Eric L. Olson and Diana Murray Watts, The Mexico Institute’s Elections Guide, 4/30/2012
The 2012 Mexican presidential election has already broken new ground in a number of ways: it is the first to feature a female candidate from a major party and the first to incorporate the electoral reform law of 2007. A third, and perhaps most important, is the extensive use of social media by all three of the major presidential candidates. It is too early to tell if the social media will be a determining factor or have a major influence, but there is little doubt that it has become a major new form of campaigning in Mexico.
During the 2006 presidential election, social media was in its infancy. At the time, Facebook was still largely limited to users in educational institutions. YouTube was mostly a hub for short, humorous videos. Twitter had yet to be officially launched. Since then, however, the entire landscape of media and communications have been dramatically altered by the rise of social media. The 2008 U.S. presidential campaign 2008 saw the first major use of such platforms by candidates, and four years later Mexican campaigns seem to be adapting these experiences to the Mexican political landscape.
The three leading candidates vying for the Mexican presidency have made ample use of social media to boost their campaigns. Each candidate, however, has exhibited a unique style in their use of these platforms, particularly since the official permissible start date of their campaigns on March 30th, 2012.
|Social Media Statistics||
|Time Frame||April 1, 2012||April 28, 2012||April 1, 2012||April 28, 2012||April 1, 2012||April 28, 2012|
|Facebook“likes”||1.8 mil||2.5 mil||1.4 mil||1.6 mil||155,000||254,000|
|YouTube views||1.4 mil||3.5 mil||550,000||865,000||1.7 million||1.9 million|
Enrique Peña Nieto, now the leading candidate in national polls, seems to have invested significant resources in a robust, multi-platform strategy that appears to be paying dividends. His campaign website prominently features links to 8 different social networks, including highly niched platforms such as Instagram (a photo sharing application) and Foursquare (a location-based app that tracks physical “check-ins”). His presence on the three main networks – Facebook, Twitter, and YouTube – is very significant. Interestingly, he has taken a very unique approach with his YouTube channel, called “EPN TV.” In addition to the typical mix of video content from a political campaign – televised ads and public speeches – there are a larger number of shorter videos captured by his wife using a simple consumer camera. These, mostly unedited lower quality, clips create a sort of ongoing “reality show,” which is undoubtedly a calculated move to convey a sense of authenticity and personality.
The PAN candidate, Josefina Vázquez Mota, has also embraced social media, in particular the micro-blogging network Twitter. She has tweeted many more times than Peña Nieto (2200 tweets vs. 667) and her account exceeds the number of followers of Peña Nieto’s account, albeit by a slim margin. Still, she trails her PRI opponent significantly on both Facebook and her YouTube entitled “Josefina MX”.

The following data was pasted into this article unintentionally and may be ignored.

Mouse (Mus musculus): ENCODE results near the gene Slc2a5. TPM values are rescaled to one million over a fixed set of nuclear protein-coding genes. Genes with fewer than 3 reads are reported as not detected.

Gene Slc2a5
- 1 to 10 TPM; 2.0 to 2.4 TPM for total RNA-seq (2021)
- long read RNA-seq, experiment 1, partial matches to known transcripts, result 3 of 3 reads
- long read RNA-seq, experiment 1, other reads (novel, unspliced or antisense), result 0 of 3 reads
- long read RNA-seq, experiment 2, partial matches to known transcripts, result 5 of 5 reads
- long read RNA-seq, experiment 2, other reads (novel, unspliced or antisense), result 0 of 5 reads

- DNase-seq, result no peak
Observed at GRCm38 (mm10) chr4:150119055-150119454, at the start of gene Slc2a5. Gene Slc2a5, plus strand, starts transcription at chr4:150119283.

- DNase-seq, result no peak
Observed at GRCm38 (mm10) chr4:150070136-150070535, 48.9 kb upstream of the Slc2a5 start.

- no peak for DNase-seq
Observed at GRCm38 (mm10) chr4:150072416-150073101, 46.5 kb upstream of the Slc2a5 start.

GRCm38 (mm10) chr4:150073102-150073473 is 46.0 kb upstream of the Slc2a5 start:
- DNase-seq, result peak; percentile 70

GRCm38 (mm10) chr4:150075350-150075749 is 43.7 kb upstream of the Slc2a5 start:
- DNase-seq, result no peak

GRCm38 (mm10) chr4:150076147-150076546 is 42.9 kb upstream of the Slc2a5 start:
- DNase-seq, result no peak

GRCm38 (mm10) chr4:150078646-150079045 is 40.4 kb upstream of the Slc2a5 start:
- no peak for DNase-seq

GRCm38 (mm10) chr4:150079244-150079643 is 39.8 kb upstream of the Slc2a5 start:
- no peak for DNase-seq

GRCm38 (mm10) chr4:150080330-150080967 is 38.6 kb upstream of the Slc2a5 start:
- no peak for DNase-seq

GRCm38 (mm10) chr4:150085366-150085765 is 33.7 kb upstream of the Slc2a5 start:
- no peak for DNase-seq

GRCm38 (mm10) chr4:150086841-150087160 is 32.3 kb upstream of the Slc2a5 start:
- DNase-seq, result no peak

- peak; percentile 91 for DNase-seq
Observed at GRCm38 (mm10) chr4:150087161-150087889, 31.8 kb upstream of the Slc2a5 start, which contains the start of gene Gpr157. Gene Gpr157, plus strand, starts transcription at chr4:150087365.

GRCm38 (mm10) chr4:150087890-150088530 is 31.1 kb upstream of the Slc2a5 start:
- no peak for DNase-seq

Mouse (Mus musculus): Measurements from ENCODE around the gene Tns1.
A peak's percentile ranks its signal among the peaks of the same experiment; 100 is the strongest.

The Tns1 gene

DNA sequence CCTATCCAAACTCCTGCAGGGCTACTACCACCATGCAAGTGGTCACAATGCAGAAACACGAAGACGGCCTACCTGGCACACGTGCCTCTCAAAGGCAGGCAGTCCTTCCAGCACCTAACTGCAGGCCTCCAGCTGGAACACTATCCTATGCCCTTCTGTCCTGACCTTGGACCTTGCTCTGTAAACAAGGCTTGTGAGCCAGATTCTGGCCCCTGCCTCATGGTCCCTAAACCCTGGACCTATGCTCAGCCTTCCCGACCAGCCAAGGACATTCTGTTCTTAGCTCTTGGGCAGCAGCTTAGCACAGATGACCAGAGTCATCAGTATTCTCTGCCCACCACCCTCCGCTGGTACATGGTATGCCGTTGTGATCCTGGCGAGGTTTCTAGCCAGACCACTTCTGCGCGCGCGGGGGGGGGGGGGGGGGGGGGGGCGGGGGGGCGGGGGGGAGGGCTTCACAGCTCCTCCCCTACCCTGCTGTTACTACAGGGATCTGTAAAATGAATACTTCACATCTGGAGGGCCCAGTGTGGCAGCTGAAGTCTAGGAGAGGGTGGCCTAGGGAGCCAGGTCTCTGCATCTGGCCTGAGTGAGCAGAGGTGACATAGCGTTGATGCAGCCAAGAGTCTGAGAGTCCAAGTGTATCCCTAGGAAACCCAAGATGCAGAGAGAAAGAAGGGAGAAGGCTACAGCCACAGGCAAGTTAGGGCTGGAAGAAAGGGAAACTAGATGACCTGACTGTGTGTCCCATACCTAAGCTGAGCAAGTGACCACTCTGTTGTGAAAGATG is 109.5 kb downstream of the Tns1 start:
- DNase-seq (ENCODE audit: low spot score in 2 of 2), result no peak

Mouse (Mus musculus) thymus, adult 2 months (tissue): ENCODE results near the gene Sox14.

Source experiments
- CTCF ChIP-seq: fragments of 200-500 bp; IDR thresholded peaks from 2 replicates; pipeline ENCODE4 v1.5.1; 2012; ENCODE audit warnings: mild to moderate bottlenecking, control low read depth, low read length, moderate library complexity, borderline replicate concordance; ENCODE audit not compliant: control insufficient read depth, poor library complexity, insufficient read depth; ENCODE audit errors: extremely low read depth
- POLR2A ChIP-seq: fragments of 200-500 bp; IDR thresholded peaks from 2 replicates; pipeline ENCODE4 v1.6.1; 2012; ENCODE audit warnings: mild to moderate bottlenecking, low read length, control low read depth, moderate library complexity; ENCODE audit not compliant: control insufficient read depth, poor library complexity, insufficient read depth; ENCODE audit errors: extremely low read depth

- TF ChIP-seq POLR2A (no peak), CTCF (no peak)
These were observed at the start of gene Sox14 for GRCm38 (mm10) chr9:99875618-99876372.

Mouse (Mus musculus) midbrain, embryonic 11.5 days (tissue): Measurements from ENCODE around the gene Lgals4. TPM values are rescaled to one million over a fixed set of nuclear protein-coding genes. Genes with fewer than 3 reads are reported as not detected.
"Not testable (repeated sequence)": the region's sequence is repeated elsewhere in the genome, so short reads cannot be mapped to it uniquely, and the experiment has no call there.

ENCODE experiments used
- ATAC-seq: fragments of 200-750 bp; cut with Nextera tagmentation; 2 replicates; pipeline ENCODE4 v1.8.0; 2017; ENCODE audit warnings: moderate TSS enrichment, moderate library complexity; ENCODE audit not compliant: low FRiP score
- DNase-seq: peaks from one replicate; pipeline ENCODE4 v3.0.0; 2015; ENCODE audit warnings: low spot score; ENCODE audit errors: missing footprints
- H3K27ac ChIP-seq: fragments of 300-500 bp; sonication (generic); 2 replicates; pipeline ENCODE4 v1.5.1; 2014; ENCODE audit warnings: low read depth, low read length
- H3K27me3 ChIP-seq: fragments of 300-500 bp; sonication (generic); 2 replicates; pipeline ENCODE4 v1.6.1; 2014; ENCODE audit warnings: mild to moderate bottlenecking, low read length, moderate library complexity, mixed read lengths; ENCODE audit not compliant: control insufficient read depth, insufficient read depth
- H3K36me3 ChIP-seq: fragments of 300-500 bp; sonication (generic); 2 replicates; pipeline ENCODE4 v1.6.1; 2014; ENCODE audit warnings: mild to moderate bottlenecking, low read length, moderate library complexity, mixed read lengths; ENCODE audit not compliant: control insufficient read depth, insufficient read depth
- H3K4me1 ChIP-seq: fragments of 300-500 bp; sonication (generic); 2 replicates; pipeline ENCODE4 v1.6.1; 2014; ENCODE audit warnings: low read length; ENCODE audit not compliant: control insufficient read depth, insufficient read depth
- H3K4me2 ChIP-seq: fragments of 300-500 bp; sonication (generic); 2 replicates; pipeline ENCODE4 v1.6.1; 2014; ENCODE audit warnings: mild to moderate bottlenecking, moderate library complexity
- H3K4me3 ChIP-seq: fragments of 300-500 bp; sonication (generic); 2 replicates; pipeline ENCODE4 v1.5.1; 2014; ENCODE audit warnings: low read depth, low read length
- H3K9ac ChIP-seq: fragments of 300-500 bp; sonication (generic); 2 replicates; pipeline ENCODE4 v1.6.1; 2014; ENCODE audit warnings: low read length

Andrés Manuel López Obrador has taken a slightly different approach with the use of his YouTube channel, entitled “Regeneracion TV.” Instead of campaign speeches, AMLO primarily utilizes academic-style lectures that cast him almost as a professor of Mexican history and politics. His Twitter and Facebook following lags significantly behind the other two candidates.
Above all, the amount of conversation taking place across these social media platforms reflects the growing importance of these tools as political platforms. It seems nearly impossible for any serious candidate to ignore social media, which is remarkable given relative short existence. All three campaigns have deliberately chosen to give their candidate’s “voice” to their social media presence; most tweets and Facebook posts appear as if they were written by the candidates themselves. Whether or not this is actually the case, it feels like a more personal conversation than is typically possible during a mass campaign.
Social media is also talked about often as the great “equalizer” in the information age, allowing less well-funded campaigns and movements to challenge official and/or well-funded media campaigns. For instance, social media has been a powerful tool fueling the growth of grassroots political movements throughout the Arab world over the past two years. In the case of Mexico, where much has been made of the concentration of power in the hands of a very few media giants, one would expect social media to be an active field of competition especially for those campaigns that are tailing. In this context, it becomes noteworthy that the PRI candidate (EPN) who is believed to have benefited most from favorable coverage from Mexico’s predominate TV network (Televisa) has also devoted so much energy and resources to social media. Conversely, those candidates who have fought to penetrate the paid media are also lagging behind in the use of free social media.
It is too early to gauge the impact of social media on the final outcome of the 2012 campaign. Currently, each candidate’s overall use of social media platforms generally reflects their standing in national polls. When the official election results are counted, it will be interesting to see just how accurate of a prediction the social media statistics were.